By Yuri Zarakhovich
The interview that Chechen President Ramzan Kadyrov gave to U.S. international broadcaster Radio Liberty on August 9, 2009, evokes a famous line by a Russian playwright Evgeni Shvartz: “Pray, hush, Princess! You’re so innocent, you can say awful things!”
Kadyrov blames the West for the war in Chechnya: “The West…wanted to break up the sovereign Russian state through Chechnya.”Why, then did Kadyrov chose to fight the sovereign Russian state at the tender age of 17?
“Because the people were against (Russia). They were forced by Yeltsin, Beresovsky and the like, who sought to break up the Russian Federation the way they had broken up the Soviet Union.”
It was Putin, Kadyrov says, who helped the Chechens see the light and turn sides. Still, Putin publicly pays homage to Yeltsin.. His hatred for democratic reform, rightly or wrongly associated with Yeltsin, is the Kremlin’s inner matter, not to be mentioned openly. Kadyrov just let slip what’s on Putin’s mind.
What else did Kadyrov pick up in the hallways of power?
Says Kadyrov: “They (the West) attack. We defend. The time will come, when we’ll attack, too.”
“Why should we give away South Ossetia, or Abkhazia?” Kadyrov wonders. Well, why, indeed, if Moscow can keep them under whatever disguise: “Let them be sovereign states, independent states, but for Russia they will be allied states,” Kadyrov spells out.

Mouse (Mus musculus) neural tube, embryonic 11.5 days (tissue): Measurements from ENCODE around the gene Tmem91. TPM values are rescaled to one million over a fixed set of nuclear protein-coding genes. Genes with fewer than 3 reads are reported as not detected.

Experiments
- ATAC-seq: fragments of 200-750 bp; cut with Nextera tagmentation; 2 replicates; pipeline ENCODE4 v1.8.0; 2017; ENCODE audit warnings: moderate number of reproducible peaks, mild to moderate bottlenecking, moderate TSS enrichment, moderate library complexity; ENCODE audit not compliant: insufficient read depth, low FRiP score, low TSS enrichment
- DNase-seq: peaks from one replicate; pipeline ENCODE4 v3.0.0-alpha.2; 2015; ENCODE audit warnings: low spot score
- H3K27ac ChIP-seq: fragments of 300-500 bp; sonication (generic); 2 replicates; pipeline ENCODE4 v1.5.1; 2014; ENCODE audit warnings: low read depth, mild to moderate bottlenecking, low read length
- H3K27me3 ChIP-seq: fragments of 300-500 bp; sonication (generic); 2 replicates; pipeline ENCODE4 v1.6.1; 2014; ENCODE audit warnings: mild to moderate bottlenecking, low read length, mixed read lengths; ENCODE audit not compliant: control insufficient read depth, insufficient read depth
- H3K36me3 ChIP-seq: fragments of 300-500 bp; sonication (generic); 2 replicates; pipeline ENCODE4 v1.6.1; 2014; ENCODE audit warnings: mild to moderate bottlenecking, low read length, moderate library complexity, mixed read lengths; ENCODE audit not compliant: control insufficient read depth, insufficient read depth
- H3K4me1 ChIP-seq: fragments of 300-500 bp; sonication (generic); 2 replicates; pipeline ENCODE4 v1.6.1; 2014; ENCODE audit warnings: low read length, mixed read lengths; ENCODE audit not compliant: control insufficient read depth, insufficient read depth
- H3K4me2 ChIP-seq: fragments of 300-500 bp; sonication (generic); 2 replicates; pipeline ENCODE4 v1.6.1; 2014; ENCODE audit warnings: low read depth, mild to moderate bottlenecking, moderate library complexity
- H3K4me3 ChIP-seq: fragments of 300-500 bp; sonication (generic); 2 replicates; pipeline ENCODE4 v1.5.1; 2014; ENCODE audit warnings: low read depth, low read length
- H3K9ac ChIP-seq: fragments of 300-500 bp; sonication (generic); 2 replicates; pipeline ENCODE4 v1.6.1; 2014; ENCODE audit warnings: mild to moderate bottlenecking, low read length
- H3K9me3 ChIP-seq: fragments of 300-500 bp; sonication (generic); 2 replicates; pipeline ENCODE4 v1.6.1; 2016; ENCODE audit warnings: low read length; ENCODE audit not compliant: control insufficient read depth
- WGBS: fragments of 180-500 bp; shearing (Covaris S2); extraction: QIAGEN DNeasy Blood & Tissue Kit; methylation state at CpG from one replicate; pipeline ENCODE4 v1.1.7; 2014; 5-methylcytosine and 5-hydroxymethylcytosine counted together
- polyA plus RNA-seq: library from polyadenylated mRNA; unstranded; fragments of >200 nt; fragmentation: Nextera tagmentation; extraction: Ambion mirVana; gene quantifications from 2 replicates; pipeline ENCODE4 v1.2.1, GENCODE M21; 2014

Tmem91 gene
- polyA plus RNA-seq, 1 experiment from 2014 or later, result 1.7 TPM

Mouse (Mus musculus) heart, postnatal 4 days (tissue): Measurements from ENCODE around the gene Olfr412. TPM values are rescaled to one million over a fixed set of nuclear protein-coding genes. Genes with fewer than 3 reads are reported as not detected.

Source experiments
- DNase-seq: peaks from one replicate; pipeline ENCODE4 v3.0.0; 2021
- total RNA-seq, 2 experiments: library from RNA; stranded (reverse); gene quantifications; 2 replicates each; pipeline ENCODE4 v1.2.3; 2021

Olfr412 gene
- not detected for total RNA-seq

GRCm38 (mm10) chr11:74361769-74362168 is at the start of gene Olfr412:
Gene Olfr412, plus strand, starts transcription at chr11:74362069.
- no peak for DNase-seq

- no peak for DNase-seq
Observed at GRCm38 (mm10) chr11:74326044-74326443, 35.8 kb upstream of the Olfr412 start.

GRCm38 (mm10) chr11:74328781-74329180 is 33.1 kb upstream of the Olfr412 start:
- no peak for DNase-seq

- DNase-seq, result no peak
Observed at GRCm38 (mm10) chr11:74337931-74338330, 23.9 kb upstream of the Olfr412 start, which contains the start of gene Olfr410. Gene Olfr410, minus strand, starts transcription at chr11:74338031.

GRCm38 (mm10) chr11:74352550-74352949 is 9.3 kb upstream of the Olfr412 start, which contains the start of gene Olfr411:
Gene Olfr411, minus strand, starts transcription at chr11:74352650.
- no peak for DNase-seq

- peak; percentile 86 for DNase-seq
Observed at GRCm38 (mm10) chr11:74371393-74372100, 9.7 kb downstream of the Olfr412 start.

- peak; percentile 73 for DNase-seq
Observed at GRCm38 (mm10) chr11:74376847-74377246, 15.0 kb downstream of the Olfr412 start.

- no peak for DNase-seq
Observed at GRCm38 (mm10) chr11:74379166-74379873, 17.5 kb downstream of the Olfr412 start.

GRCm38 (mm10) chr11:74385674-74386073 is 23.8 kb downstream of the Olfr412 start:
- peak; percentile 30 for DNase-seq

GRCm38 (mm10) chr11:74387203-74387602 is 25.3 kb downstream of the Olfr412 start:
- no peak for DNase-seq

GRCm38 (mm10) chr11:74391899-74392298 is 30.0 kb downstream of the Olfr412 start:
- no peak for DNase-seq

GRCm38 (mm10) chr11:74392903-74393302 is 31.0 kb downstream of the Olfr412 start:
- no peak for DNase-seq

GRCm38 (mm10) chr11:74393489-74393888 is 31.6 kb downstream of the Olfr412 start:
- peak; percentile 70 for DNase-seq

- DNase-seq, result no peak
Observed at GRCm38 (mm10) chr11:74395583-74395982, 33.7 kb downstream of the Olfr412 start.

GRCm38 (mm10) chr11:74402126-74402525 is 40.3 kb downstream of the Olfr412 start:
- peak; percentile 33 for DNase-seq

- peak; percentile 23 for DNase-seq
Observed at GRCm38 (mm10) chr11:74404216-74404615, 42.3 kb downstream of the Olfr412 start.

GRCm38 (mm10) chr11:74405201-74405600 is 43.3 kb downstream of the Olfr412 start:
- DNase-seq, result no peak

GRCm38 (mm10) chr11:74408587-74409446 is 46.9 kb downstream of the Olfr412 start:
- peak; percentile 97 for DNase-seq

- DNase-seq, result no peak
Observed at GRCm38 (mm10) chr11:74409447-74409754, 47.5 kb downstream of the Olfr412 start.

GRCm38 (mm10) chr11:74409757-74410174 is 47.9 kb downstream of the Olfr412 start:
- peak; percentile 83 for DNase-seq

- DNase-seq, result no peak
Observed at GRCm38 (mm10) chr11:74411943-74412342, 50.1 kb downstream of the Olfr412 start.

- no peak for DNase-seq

“One thing I really know how to do well is making war. I’m a very good strategist,” Kadyrov adds dreamily. Neighbors, beware!
On July 16, 2009, Natalya Estemirova, a human rights activist, who had angered the authorities with reports of torture, abductions and extrajudicial killings, was discovered with two close-range gunshot wounds to the head in the woods. The human rights community laid the responsibility for the murder on the Chechen President, who claims he is responsible for everything that happens in Chechnya. This is how he comments both the murder and the charges:
“Why should Kadyrov kill a woman whom nobody needed? She never had any honor, dignity, or scruples. Still, I appointed her Head of the (Public) Council. She wouldn’t attend the meetings, or would merely talk all kind of nonsense…So I dissolved that Council. So what is my fault, if they killed Estemirova?”
Is it any wonder then, that on August 11, just two days after Kadyrov said that, two more human right activists–Zarema Sadulayeva and her husband Umar Dzhabrailov—were murdered in the same fashion: abducted and later found in the woods with gunshot wounds to their heads?
Kadyrov emphasizes that he is Putin’s man: “I’ll die for him!” Kadyrov wants to see his idol as Russia’s President for life. “Still…our President is Dmitry Medvedev, a strong, wise and proper politician. If he were not, the team would not have elected him.”
The Constitution, which Kadyrov swears by, says it’s the people who elected him President. He must have missed a nuance.
This Prince is hardly innocent -just uncouth and unsophisticated. Hence, he blurts out inadvertently what is on his mind. Or does he?
Yuri Zarakhovich is an analyst for the Jamestown Foundation